Talk:Glow discharge

From Wikipedia, the free encyclopedia
Jump to: navigation, search
WikiProject Physics (Rated Start-class, Mid-importance)
WikiProject icon This article is within the scope of WikiProject Physics, a collaborative effort to improve the coverage of Physics on Wikipedia. If you would like to participate, please visit the project page, where you can join the discussion and see a list of open tasks.
Start-Class article Start  This article has been rated as Start-Class on the project's quality scale.
 Mid  This article has been rated as Mid-importance on the project's importance scale.
Note icon
This article has been marked as needing immediate attention.
WikiProject Mass spectrometry (Rated Start-class, Mid-importance)
WikiProject icon This article is within the scope of WikiProject Mass spectrometry, a collaborative effort to improve the coverage of Mass spectrometry on Wikipedia. If you would like to participate, please visit the project page, where you can join the discussion and see a list of open tasks.
Start-Class article Start  This article has been rated as Start-Class on the project's quality scale.
 Mid  This article has been rated as Mid-importance on the project's importance scale.
Comments Please leave a short summary to explain the ratings and to identify the strengths and weaknesses of the article.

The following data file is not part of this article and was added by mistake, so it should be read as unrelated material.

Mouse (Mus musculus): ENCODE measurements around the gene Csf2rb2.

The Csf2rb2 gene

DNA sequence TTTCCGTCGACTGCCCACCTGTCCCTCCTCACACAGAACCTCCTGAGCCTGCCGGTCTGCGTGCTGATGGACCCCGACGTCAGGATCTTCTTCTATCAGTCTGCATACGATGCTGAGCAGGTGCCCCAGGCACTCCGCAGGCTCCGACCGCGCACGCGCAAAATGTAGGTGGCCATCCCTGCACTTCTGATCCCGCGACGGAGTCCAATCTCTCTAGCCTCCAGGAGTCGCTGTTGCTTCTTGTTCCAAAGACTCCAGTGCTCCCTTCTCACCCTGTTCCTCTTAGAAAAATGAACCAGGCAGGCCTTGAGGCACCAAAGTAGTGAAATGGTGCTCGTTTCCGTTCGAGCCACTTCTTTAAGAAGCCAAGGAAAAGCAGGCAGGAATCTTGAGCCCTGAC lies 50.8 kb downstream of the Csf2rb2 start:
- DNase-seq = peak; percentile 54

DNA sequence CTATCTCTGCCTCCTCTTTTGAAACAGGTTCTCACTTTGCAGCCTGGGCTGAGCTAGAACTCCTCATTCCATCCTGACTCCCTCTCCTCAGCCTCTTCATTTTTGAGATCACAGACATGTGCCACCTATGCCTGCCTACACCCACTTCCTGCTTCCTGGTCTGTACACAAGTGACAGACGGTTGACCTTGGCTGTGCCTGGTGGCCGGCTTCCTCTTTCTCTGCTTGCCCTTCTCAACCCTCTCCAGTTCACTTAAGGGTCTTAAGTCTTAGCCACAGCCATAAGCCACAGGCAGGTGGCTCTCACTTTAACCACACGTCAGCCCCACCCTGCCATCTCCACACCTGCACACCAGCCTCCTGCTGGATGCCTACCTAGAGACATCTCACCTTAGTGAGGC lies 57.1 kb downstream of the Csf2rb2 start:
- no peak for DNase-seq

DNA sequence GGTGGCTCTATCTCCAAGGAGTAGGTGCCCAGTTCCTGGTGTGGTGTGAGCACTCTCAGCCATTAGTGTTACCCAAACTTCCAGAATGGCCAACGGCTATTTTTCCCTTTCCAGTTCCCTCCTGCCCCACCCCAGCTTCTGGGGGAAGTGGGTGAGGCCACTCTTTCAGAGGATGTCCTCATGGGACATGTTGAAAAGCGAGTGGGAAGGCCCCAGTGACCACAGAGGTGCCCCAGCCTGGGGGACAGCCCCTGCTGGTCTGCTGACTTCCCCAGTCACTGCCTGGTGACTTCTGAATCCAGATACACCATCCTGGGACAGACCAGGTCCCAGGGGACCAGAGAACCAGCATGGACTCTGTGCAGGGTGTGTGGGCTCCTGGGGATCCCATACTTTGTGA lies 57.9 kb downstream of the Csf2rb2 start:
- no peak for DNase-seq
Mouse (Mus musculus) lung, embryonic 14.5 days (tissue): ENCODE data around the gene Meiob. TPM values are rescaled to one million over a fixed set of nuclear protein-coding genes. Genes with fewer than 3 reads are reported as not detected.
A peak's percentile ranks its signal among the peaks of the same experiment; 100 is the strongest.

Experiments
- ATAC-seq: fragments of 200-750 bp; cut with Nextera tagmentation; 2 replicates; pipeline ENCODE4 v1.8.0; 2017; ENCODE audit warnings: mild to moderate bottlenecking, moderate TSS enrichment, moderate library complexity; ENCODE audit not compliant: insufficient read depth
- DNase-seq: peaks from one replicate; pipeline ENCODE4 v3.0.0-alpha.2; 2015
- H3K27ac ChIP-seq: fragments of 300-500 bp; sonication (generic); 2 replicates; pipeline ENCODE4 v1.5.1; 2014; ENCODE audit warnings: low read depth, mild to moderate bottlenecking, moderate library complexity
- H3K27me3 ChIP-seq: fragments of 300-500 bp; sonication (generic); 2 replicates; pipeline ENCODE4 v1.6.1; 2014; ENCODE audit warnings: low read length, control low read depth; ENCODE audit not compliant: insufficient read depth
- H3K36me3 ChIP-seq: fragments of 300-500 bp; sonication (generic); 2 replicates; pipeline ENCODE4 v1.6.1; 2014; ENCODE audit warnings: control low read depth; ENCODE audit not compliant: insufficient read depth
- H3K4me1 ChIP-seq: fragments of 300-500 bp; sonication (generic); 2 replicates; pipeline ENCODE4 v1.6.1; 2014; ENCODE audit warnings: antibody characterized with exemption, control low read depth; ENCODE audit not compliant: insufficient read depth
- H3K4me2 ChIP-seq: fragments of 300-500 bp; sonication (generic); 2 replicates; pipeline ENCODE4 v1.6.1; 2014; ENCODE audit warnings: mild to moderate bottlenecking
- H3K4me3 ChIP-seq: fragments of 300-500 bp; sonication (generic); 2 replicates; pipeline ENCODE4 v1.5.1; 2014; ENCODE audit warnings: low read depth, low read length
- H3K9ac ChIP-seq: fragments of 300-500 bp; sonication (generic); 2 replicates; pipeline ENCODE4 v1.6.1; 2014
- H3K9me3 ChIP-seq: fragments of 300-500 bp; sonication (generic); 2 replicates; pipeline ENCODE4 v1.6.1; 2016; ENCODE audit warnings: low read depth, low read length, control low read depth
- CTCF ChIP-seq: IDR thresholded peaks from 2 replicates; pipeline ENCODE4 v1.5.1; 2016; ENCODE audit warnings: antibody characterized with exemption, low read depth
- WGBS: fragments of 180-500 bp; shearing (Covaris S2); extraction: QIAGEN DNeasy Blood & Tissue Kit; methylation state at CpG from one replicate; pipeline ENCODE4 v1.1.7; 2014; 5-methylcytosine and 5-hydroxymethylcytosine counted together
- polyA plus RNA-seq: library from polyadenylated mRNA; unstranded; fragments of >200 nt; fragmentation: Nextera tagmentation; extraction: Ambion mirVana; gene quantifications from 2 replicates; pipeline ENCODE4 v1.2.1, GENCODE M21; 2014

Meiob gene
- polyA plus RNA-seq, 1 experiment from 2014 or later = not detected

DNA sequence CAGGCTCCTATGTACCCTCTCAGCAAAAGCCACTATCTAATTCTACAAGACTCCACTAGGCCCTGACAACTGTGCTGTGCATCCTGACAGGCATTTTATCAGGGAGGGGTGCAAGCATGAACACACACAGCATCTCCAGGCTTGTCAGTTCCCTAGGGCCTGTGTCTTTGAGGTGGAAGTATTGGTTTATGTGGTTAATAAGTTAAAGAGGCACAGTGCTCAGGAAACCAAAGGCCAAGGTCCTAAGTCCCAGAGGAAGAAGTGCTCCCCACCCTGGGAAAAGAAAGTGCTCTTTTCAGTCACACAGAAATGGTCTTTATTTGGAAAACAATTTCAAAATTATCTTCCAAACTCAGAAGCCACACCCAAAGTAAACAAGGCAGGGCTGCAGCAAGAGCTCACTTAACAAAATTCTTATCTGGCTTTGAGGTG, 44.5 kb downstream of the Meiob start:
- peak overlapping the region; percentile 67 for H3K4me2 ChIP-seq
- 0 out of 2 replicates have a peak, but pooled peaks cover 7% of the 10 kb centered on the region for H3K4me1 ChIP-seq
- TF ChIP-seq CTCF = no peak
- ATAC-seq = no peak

Can somebody write how to get a long lifespan of the cathode, please!

--Arnero 09:25, 22 June 2006 (UTC)

I assume you're referring to the fact that a plasma lamp's electrode is basically capacitively coupled to the gas mixture (and so, doesn't exactly emit any electrons itself)? I think you'll find that the factor that limits wider application is that the value (capacitance) of the "coupling capacitor" is too small to permit much power to pass through it unless the operating frequency were impractically high. So plasma lamps just emit a gentle glow and not much actual light.
You might also want to look at sulfur lamps and electrodeless lamps or induction lamps or whaever they've named those articles this week. That's a much highe-powered application of the sort of thing you're talking about, but in the case of the sulfur lamp, the lamp comes along with a serious radio frequency interference problem as it tries to couple a kilowatt or so of power into the gas.
Atlant 11:26, 22 June 2006 (UTC)
in reference to "Can somebody write how to get a long lifespan of the cathode, please" - No one should, wiki is not a how to (talk) 18:35, 8 February 2008 (UTC)
One way to get longer life is to get rid of the cathode altogether. That's how electrodeless induction lamps work - the discharge tube is a loop forming the secondary winding of a transformer, so it has no electrodes to wear out. Then the lamp life is governed by the life of the phosphor coating, and/or loss of mercury into the phosphor and glass.
Sadg4000 (talk) 22:47, 1 April 2014 (UTC)

WikiProject class rating[edit]

This article was automatically assessed because at least one WikiProject had rated the article as start, and the rating on other projects was brought up to start class. BetacommandBot 09:49, 10 November 2007 (UTC)

Missing content[edit]

  • cathode fall (also a main article is needed for this topic)
  • generation of carriers

Rainald62 (talk) 09:30, 26 September 2010 (UTC)

  • Voltage stabilisation (probably obsolescent, but once widely used)
  • Negative resistance region (and simple neon oscillator)

Old Aylesburian (talk) 09:51, 3 December 2013 (UTC)

Arc vs glow[edit]